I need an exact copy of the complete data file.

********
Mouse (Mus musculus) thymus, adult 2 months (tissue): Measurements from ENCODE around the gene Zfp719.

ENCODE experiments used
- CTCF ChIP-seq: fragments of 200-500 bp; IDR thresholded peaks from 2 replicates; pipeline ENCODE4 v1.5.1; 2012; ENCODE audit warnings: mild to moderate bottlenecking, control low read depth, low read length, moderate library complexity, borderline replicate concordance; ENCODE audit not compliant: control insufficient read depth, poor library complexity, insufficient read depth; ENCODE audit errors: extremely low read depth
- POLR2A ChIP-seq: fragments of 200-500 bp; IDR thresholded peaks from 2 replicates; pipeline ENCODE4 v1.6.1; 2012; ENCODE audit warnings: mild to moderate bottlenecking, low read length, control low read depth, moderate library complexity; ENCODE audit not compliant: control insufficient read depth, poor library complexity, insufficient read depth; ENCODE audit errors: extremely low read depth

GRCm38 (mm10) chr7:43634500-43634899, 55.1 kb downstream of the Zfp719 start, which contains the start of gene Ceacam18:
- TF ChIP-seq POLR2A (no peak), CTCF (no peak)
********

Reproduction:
Mouse (Mus musculus) thymus, adult 2 months (tissue): Measurements from ENCODE around the gene Zfp719.

ENCODE experiments used
- CTCF ChIP-seq: fragments of 200-500 bp; IDR thresholded peaks from 2 replicates; pipeline ENCODE4 v1.5.1; 2012; ENCODE audit warnings: mild to moderate bottlenecking, control low read depth, low read length, moderate library complexity, borderline replicate concordance; ENCODE audit not compliant: control insufficient read depth, poor library complexity, insufficient read depth; ENCODE audit errors: extremely low read depth
- POLR2A ChIP-seq: fragments of 200-500 bp; IDR thresholded peaks from 2 replicates; pipeline ENCODE4 v1.6.1; 2012; ENCODE audit warnings: mild to moderate bottlenecking, low read length, control low read depth, moderate library complexity; ENCODE audit not compliant: control insufficient read depth, poor library complexity, insufficient read depth; ENCODE audit errors: extremely low read depth

GRCm38 (mm10) chr7:43634500-43634899, 55.1 kb downstream of the Zfp719 start, which contains the start of gene Ceacam18:
- TF ChIP-seq POLR2A (no peak), CTCF (no peak)